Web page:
How to Properly Cancel a Credit Card

In today’s rough economic waters, the decision to cancel a credit card is a fairly common one. Finding a new one with a lower interest rate or a better rewards program is often enough to make someone want to transfer their balance and cut up their old card. For others, canceling cards is actually just a matter of financial discipline, especially after paying off a mountain of old debt. In any case, there’s a right and a wrong way to do it and the last thing you want is to do it the wrong way and end up actually hurting your credit, rather than saving it.

Here’s the right way to do it:

1.) Make sure the card is paid off. The first thing to do is call the customer service number and verify that your balance really is zero. Remember that you may have thought you paid it all off awhile back, but there may still have been interest accumulating.

2.) Cancel the account on the phone. While you’ve got them on the phone is the best time to break the news to them and tell them you’re canceling the card. There are some card companies that actually allow you to cancel your account without actually speaking to anyone, but these are rare and most of them want the chance to talk you out of it. Listen to their offers if you like, but in the end, you need to remind them that you’re serious and want it closed immediately. Tell them you want it specifically noted that the account was closed at your request. Write down the representative’s name, the date and time of the call, as well as a name and address where you can also send a written notice of cancellation.

3.) Send them a cancellation letter. The purpose of this short letter is to cover yourself, in the event that a mistake is made and your account is not closed at the time you requested. Remember that customer service reps make mistakes all the time and you need to make sure all your bases are covered. Include your account number and all the details of the call that you wrote down, including the representative’s name, with the date and time of the call. State again very specifically that you want your credit report to read that the account was closed at the customer’s request. Another item you should include is some type of verification that you paid the entire balance off (such as a check number). Be sure you send the letter via certified mail and/or request a return receipt!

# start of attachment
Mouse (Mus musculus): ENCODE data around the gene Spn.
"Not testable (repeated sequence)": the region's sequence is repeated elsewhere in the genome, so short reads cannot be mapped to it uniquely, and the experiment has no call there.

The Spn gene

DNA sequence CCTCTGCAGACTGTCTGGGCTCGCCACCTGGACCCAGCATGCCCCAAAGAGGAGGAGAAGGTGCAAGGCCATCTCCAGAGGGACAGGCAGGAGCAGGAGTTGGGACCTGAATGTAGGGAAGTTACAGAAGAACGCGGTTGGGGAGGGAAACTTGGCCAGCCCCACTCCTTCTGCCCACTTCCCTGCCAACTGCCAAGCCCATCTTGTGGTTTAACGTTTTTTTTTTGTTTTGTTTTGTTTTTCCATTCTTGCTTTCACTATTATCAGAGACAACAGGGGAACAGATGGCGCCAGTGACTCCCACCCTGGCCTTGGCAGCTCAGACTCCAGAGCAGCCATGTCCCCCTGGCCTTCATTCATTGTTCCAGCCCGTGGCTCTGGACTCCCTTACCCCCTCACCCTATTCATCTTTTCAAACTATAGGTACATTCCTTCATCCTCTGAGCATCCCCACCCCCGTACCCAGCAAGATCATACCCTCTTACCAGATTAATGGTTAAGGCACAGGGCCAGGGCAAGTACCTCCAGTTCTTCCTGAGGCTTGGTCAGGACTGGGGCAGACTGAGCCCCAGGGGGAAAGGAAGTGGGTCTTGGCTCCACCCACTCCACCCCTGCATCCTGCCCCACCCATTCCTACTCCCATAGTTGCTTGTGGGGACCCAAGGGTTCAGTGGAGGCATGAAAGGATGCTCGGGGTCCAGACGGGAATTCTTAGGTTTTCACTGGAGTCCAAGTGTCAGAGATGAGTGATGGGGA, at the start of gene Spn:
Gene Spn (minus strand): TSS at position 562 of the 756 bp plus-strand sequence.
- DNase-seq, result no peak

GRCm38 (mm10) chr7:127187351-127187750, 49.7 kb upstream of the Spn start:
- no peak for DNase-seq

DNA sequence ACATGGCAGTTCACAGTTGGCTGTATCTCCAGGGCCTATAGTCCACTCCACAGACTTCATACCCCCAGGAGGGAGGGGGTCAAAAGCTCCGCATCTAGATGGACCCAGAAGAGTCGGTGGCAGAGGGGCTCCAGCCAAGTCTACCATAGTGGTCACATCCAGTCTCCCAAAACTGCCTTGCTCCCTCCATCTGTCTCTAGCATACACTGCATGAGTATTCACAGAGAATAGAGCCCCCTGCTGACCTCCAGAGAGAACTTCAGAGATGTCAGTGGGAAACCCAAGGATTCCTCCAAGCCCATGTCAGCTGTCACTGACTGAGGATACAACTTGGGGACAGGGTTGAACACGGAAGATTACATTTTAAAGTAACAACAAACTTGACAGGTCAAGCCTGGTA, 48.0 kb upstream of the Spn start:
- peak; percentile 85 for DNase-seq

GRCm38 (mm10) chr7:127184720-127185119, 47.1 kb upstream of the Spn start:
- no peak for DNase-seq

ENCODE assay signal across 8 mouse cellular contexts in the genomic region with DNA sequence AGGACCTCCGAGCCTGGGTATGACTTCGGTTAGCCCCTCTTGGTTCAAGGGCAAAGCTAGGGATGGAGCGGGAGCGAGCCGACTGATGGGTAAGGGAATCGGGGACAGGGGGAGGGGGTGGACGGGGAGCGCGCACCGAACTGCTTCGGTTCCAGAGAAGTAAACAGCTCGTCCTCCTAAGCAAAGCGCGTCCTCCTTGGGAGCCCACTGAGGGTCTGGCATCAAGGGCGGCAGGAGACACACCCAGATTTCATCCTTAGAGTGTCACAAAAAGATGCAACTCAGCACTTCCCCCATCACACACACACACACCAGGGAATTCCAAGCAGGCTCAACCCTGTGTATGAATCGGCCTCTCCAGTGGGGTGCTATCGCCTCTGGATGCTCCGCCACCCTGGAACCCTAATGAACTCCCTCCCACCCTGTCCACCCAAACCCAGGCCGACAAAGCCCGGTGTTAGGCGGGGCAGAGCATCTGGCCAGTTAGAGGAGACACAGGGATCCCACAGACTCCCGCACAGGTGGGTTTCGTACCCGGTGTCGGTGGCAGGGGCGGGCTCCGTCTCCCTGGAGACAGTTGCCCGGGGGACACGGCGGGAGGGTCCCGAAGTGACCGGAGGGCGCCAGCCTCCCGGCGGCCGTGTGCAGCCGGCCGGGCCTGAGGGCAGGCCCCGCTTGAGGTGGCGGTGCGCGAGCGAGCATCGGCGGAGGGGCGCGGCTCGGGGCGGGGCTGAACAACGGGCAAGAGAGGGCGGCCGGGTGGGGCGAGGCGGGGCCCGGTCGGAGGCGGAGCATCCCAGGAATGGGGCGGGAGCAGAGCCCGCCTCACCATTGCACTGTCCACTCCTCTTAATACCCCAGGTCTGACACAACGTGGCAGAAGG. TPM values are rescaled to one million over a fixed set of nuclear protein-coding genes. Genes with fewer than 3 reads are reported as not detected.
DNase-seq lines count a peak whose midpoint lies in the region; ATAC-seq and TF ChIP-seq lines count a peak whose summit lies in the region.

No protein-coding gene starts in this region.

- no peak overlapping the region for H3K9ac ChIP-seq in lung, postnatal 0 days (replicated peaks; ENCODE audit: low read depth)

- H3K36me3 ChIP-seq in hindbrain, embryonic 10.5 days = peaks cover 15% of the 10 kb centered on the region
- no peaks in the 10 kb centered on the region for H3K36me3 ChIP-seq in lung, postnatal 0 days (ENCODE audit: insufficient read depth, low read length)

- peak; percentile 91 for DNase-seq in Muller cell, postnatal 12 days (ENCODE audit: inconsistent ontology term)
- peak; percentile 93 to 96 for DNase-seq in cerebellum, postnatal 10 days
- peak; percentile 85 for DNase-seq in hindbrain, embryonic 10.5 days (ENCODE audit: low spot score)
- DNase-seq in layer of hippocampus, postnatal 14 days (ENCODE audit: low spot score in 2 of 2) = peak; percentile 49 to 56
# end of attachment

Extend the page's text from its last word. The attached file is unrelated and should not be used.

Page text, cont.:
4.) Wait patiently. It can take weeks to verify that a credit card has been canceled, so it’s best to just hang in there for at least 6 weeks, before checking your credit report. You can get one free report per year from each of the three major credit bureaus, so you’ll save yourself some money by not having to do it twice. In the event that the account is still open, you will have to repeat the above steps all over again. Start by calling the customer service number again to inform them of their mistake and follow it up with another letter, just like the first one, with all of the same details. If it doesn’t work the second time, remember that you can file a report through any one of the credit bureaus, as well as through the Consumer Finance Protection Bureau.

5.) Keep all your notes and paperwork. This goes for any return receipts, copies of letters and details of each and every phone call, until the matter is completely resolved to your satisfaction.

Although canceling a credit card should certainly not be this much of a hassle, things like this do occur and it’s far better to be prepared for a lengthy and difficult process. Although an older account with a long and positive history behind it still looks much better on your credit than a recently opened one, people open and close credit card accounts with such frequency these days that it will probably not raise very many eyebrows, provided your credit report reflects that it was indeed done at your request.

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